It is possible to build VLANs to pair number of connected switches. In the figure below you can see that the hosts from different VLANs are spread throughout number of switches. The biggest advantage to implement VLANs is its flexible and power-packed nature. The drawback is that it can become complicated—also for a switch— so it is important to have a way through which keeping the track of each one is easy i.e. all the users and frames when they travel the VLANs and switch fabric. (Switch fabric is actually referred to as a group of switches that shares the same information of VLAN.) This is actually the point from where the frame tagging actually starts. This method of frame identification is quite unique for assigning a userdefined ID to every single frame. It is also referred to as a “color” or “VLAN ID.” Now lets check out how it actually works: Determining the VLAN ID from the frame tag is quite essential for every single switch that the frame reaches to, so that it can discover the use of frame by seeing the info available in the filter table. In the case where the frame reaches a switch that has another trunked link, then the frame will be sent out the trunk-link port. As soon as the frame arrives at a point of exit to an access link, the switch deletes the identifier of VLAN. In this way destination device receives the frames without understanding the identification of VLAN.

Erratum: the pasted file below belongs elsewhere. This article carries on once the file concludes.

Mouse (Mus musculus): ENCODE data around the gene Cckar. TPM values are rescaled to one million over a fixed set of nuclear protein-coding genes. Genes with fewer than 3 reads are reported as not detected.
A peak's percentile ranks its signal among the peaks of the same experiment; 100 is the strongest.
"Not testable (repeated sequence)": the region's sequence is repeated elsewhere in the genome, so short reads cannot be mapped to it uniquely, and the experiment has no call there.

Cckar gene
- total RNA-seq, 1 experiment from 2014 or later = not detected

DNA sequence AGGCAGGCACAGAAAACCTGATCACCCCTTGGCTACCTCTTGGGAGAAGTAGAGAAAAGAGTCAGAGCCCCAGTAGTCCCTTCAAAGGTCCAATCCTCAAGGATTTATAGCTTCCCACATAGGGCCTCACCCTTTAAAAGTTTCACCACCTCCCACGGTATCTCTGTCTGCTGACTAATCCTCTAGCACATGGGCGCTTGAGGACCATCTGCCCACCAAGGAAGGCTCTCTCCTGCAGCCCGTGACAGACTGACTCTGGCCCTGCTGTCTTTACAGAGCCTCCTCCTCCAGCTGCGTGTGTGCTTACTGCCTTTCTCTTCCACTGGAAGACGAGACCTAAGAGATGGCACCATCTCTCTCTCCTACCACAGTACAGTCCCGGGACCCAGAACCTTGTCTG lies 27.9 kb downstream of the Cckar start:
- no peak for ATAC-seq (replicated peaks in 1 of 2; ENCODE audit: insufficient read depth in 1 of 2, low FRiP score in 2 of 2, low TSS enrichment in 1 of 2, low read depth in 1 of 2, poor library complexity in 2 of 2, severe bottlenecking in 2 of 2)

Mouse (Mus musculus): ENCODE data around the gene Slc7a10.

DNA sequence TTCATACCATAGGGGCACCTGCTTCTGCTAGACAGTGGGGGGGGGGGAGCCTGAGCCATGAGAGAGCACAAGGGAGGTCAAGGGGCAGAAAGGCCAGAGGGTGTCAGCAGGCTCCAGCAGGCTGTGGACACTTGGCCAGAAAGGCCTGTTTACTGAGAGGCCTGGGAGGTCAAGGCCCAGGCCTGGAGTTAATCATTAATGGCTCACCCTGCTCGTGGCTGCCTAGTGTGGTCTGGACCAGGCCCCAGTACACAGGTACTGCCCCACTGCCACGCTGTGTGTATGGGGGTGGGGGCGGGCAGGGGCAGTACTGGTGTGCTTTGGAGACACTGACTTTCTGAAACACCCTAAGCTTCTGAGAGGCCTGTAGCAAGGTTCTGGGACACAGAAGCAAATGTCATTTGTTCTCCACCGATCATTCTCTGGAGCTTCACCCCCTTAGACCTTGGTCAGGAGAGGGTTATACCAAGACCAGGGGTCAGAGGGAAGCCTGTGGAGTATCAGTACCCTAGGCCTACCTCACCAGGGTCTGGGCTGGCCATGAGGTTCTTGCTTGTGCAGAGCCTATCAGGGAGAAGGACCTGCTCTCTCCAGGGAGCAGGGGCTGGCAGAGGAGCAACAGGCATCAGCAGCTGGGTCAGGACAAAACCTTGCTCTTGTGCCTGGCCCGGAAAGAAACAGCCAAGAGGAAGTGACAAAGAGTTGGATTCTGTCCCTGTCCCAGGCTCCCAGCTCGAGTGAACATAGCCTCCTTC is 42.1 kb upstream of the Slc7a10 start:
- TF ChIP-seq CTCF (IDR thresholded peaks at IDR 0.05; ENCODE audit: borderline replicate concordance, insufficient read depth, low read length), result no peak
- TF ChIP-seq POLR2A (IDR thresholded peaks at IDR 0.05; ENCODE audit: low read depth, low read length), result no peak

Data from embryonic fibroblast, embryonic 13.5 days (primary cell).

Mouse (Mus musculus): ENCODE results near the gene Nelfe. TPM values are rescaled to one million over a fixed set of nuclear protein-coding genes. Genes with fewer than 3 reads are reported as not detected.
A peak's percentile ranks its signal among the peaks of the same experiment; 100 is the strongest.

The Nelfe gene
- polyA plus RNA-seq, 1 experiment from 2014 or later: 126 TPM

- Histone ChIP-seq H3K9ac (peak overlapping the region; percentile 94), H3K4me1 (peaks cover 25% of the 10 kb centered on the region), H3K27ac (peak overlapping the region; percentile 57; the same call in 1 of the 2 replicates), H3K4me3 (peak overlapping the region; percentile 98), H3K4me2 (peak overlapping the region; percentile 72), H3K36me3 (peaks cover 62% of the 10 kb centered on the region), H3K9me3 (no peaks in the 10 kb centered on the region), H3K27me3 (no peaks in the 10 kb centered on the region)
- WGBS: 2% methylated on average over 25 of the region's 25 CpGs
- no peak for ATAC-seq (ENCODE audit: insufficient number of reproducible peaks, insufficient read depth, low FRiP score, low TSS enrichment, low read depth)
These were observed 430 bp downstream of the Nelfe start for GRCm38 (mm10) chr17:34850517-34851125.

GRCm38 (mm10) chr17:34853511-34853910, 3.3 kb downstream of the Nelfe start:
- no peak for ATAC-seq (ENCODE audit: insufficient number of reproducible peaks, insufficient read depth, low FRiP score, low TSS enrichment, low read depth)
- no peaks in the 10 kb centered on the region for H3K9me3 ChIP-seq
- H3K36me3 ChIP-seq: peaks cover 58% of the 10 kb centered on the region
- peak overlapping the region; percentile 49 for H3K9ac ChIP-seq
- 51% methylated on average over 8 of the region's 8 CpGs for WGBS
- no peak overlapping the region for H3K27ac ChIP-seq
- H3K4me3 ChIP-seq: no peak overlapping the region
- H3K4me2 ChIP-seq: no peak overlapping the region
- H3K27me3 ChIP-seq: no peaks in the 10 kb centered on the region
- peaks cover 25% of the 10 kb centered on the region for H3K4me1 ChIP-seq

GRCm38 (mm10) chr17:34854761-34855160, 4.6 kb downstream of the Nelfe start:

Methods of VLAN Identification
VLAN identification is all about the switches keeping record of all the frames when they pass through a switch fabric.. In this manner the switches determine/identify which frame is related to which VLAN, and there are multiple methods of trunking:
Inter-Switch Link (ISL)
Inter-Switch Links or ISL is actually proprietary to Cisco switches, and it is utilized only for the Fast Ethernet and Gigabit Ethernet links. Some best uses of ISL routing includes server interface cards, switch port and router interfaces in order to trunk a server. In order to create functional VLANs without breaking the 80/20 rule this approach is considered best. Now the question is, what’s the 80/20 rule? It is actually a formula according to which 80 percent of the data traffic should remain on the local segment while the remaining 20 percent or less than 20 percent should cross a segmentation device. At the same time the trunked server is a component of all VLANs (broadcast domains), so the users can access it without crossig a layer-3 device. If you want more info about ISL, just look at this article: ISL Protocol
As per the standard method of frame tagging it is actually created by the IEEE, and in order to identify the VLAN it inserts a field into the frame. If the trunking occurs between a Cisco switched link and an other brand of switch then in order to make the trunk work use 802.1Q.